Let’s take this back to God. We’re coming full circle, if you have made it this far I applaud you! If you have checked out a little bit, go ahead and take a quick mental pause, and prepare your mind to be at a little higher state, I think this principle could make a difference in improving your quality of life, or at least it has for me.
Does God Feel Owed?
I believe God understands and lives by this same principle – that if He were to feel owed or hold expectations it would likewise be hateful, infringe upon our agency, and God would cease to be God. So let us go straight to the heart of it, the Atonement performed by Christ in our behalf. For surely if there is anything that we can be indebted to in our existence, it would be this.
Do we owe God or Christ our goodness, our loyalty, because of the great sacrifice made in our behalf? I am arguing that in fact no, we do not owe God or Christ anything, despite any type of sacrifice made in our behalf, or even despite the gift of creation and life that allows us to make choices and express our will in the first place. Why?
It would be unrighteous of God to expect anything for it. And this seems right, for wouldn’t it cheapen the gift being offered if it came with strings attached? Such an idea feels so ungodly to me.
I believe the reality is that Christ is beyond just a grown man, but has reached the stature of the fullness of God. And as such He made His own choice, an informed choice, a choice of His own free will and doing. In other words, as an act of love, it truly was a sacrifice that He freely gave – no strings attached. We do not owe Him anything in return.
Yes, it might not be loving to ignore it, it might be terribly ungrateful, and even hateful depending on your understanding of the gift being offered. But then again, that’s your right, equally valid to choose hate and evil as it is to choose good.
God Wants Us To Be Free
Accepting the gift of the atonement, being grateful for it, and loving God back is not something God feels “owed” in return. Therefore if you do choose to accept God’s gifts, that too is an act of love (even if small in comparison), not a requirement, and therefore something God appreciates and something you can be proud of for choosing.
I believe God wants us to be free, free to be whatever we want to be. The music that you will play in your life with the strings you have organized is entirely your prerogative. There is something deeply sweet to me and refreshing about this idea. In the next post I’d like to explore this in more depth – and the implications it has on how we approach obedience.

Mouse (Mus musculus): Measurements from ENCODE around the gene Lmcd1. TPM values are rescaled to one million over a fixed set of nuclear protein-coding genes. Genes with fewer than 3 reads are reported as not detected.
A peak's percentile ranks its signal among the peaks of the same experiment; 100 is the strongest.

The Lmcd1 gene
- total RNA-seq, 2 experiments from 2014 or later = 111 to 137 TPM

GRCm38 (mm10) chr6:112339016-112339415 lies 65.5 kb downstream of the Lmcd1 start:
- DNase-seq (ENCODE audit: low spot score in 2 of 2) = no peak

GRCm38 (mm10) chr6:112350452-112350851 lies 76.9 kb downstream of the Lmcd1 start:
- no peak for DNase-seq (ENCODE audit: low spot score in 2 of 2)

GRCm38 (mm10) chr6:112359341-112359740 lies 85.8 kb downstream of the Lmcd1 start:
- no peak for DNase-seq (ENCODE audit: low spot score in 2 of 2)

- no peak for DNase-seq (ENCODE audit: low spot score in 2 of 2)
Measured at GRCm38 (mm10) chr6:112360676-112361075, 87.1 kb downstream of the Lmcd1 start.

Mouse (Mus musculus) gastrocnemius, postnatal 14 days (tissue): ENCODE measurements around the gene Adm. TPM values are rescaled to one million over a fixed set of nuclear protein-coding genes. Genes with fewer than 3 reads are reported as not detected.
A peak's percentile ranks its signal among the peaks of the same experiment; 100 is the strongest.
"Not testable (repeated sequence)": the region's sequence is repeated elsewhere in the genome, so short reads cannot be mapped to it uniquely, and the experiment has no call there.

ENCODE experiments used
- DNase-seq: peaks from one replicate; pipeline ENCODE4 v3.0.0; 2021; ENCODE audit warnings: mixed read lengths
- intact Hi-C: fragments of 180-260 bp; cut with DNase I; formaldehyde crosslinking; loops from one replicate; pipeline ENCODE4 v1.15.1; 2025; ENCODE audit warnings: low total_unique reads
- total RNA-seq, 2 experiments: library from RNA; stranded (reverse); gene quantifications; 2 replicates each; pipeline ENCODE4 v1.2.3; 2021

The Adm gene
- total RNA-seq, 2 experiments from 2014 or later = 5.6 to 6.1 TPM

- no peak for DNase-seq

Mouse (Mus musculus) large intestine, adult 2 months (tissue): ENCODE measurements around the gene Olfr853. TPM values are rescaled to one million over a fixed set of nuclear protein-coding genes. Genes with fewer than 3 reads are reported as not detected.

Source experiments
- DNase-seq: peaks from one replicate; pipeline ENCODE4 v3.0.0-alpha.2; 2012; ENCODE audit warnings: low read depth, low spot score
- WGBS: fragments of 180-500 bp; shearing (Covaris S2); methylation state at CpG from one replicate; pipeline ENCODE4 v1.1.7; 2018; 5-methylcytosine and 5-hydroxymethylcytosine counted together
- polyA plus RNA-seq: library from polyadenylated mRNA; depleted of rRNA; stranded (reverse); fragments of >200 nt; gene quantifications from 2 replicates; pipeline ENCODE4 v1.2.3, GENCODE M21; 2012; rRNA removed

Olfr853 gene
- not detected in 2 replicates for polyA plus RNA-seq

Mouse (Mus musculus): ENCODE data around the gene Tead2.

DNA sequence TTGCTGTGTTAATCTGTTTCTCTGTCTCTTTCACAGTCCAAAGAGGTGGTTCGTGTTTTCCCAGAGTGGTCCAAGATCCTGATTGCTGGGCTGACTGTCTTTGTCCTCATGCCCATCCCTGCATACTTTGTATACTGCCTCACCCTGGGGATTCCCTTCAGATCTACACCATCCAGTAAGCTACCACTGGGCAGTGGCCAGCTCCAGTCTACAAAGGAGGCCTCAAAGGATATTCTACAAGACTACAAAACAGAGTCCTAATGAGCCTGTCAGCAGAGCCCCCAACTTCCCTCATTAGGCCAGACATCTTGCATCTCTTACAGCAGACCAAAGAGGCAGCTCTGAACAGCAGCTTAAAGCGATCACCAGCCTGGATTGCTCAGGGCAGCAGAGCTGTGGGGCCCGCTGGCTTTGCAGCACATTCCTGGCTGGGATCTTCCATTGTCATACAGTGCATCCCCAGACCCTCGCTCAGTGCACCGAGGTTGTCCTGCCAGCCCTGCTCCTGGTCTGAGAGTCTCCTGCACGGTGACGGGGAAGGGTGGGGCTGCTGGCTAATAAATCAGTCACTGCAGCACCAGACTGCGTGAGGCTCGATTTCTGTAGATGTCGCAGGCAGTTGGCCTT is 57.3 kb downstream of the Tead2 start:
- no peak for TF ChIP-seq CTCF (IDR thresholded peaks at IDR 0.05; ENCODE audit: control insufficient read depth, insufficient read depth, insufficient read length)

If we do not owe even God, what are the implications in our human relationships – friends, spouses, siblings, child to parent, parent to child? Understanding this truth, if you answered yes to any of the questions at the beginning of Part I, how might you approach those situations better now?
The Difference In My Life
For me, coming to this realization, I gained a desire to truly honor the agency of everyone around me by not feeling owed any degree of goodness – and honoring their right to choose good or evil toward me as they desired.
Surprisingly, it moments of hatred toward me, I have felt much more free to call it out – because acknowledging the behavior that in my view was hateful did not imply I thought they should or were required to change that behavior if they didn’t want to, I simply expressed how I viewed it and asserted my right to choose how to respond.
And it moments of love, my gratitude has grown in orders of magnitude and my happiness in the same measure, and without a self-constructed and artificial threshold of expectation I have found great joy and gratitude in small things that I never knew there was joy to be had in.
By viewing and treating others this way, something unexpected happened, I began to see something change in me unintentionally. Suddenly I began to see the good that I chose in a new light – I began to appreciate the things that I did good, or the times that I showed love to others. I didn’t have to do that, I don’t owe the world my best, I don’t owe the world anything.
I began to have far more compassion on myself in my weaknesses, more patience for myself for when I might reach the better place I want to be at one day. Because I don’t owe anybody my progress either – to have to be a certain type of person.
And wow, I can’t tell you the massive weight this lifted off my shoulders, a heavy burden that I didn’t even realize I was carrying for most of my life. I have so much more joy in who I am, and what I am doing in life. I can appreciate the here and now and bask in the music that I am able to play now without any type of pressure to run somewhere else faster than I have strength. And that has been wonderful.